The following is based in part on the original notes compiled by Brian Vincent, Coley, in August 1979 and taken from the leaflet ’Hinton Blewett: History of the church and village’

The small village of Hinton Blewett is sited on picturesque high ground at the foot of the Mendip Hills and remains relatively secluded, even today, due to the narrow, winding, unspoilt lanes by which it is approached.

Romano-British pottery and Roman coins provide evidence of an early settlement.

The name appears in the Domesday Book (1086) as Hantone:

‘Ralph holds of William (de Ow) HANTONE. In the time of King Edward (The Confessor 1042-1066) it gelded (was taxed) for eight hides (i.e. 8×80 acres). The arable is six carcucates and a half. In demeine (i.e. Manor House-land) are two carcucates and a half, and four servants, and seven villaines, and three bordars and four cottagers, with three ploughs. There is a mill of four shillings (20p) rent and sixty acres of meadow. A wood one mile long and one furlong (220 yards) broad. It was worth six pounds, now one hundred shillings (i.e. £5). Of this land Hugh holds of William half a hide (40 acres). It was worth three shillings (15p).’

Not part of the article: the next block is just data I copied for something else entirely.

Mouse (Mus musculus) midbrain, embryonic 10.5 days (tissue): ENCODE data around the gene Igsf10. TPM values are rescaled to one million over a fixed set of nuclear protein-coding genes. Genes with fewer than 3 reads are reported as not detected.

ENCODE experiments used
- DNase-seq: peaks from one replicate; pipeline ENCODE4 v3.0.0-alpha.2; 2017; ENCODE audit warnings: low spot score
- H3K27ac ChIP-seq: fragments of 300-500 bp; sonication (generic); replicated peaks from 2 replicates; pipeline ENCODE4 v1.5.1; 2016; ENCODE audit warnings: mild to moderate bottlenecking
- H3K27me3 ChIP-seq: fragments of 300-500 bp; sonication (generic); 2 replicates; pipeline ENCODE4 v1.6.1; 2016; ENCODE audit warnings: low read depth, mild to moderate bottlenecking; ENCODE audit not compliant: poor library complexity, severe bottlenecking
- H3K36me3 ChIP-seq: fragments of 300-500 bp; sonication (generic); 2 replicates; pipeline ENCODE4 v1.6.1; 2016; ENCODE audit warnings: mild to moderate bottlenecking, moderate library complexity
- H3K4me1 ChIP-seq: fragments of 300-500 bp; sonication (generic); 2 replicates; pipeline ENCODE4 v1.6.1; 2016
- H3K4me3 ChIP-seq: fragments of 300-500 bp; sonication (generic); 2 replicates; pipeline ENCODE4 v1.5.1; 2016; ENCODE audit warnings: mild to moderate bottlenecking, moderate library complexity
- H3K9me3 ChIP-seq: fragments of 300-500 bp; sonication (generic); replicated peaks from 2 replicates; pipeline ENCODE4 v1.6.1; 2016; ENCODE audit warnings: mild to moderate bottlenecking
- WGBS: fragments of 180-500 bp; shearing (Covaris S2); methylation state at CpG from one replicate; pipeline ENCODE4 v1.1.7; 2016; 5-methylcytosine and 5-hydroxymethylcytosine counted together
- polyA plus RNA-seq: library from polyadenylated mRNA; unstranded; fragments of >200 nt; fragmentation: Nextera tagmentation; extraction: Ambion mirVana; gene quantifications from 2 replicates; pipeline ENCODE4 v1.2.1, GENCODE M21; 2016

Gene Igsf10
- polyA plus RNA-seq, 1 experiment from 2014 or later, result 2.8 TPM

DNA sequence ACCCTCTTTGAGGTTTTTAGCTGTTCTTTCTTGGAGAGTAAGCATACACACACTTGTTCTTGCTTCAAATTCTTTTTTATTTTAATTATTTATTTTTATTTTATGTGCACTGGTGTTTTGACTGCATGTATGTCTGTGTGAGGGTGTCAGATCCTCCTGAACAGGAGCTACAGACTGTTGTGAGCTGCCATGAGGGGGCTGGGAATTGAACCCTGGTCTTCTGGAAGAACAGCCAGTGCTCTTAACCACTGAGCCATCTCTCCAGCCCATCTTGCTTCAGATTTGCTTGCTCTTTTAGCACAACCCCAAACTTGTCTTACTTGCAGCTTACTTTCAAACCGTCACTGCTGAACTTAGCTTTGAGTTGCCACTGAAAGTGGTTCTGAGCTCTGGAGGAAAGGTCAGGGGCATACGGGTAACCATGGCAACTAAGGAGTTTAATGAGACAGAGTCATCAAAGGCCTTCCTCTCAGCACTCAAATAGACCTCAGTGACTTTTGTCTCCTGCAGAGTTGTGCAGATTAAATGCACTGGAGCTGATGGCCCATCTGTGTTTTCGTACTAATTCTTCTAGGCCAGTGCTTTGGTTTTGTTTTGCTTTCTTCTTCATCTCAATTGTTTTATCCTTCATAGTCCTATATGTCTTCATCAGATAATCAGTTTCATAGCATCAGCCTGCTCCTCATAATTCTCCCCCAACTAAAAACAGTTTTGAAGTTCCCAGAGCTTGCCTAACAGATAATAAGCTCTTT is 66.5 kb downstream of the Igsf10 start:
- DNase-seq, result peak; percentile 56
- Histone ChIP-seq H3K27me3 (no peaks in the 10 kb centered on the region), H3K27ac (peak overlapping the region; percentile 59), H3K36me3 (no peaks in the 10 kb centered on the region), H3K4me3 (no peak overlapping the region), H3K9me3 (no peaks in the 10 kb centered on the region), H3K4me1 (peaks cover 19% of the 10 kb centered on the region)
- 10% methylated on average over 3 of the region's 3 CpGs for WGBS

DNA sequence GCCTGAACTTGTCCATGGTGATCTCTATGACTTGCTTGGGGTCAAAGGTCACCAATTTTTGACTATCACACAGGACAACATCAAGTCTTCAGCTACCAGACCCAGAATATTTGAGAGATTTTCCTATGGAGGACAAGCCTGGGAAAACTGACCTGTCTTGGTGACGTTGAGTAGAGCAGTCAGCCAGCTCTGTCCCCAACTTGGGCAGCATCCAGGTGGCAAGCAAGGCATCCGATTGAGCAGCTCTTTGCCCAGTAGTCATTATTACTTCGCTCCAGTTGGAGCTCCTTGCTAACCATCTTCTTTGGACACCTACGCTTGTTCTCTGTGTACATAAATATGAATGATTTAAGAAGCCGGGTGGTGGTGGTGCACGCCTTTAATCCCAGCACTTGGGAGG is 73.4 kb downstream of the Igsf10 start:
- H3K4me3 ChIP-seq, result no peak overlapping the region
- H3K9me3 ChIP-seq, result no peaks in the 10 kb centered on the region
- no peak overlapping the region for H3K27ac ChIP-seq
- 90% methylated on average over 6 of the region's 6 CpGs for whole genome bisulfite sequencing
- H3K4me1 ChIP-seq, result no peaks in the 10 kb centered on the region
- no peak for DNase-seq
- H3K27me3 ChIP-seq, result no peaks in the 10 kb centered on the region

William de Ow (or Ewe) had been awarded many manors in return for his services to William the Conqueror at and after the battle of Hastings. He was later implicated with Ado, Bishop of Bayeux and Robert, Earl of Morton in endeavouring to place Robert Curthose upon the throne. When this was frustrated, he transferred his loyalty to Rufus. He, however, soon became unfaithful and thereby forfeited his life and his property although the latter was subsequently restored to his family.

The ‘Ralph’ quoted in the Domesday book was Ralph Bluet and the family continued to hold Hantone when a subsequent Ralph was killed in 1265 at the battle of Evesham. He was a rebel and his land reverted to the Crown. However the Bluet family name survived and evolved to become the Blewett that we know today.

The manor then subsequently passed to the Button (Bytton) family who held it until it passed to the Cheddre family by 1380 who held it until the mid 15th century. They were then succeeded by William Seward and his descendants. The Hippisleys held it briefly before the manor was sold to the Stocker family of Chilcompton, a member of which sold it to Mr William James of East Harptree, who possessed it during the latter part of the 18th century.

By 1702 ‘Hanton Bluet’ had become ‘Henton Blewet’ or ‘Henton Blewett’. The first part of the name eventually became established as Hinton and has been so for at least 250 years. It was from the Bluet family that the village acquired the latter part of its name although the spelling has continued to vary right up to the present day. On many old maps the village is called Cold-Hinton, and this name was referred to as an alternative up until the 18th century.

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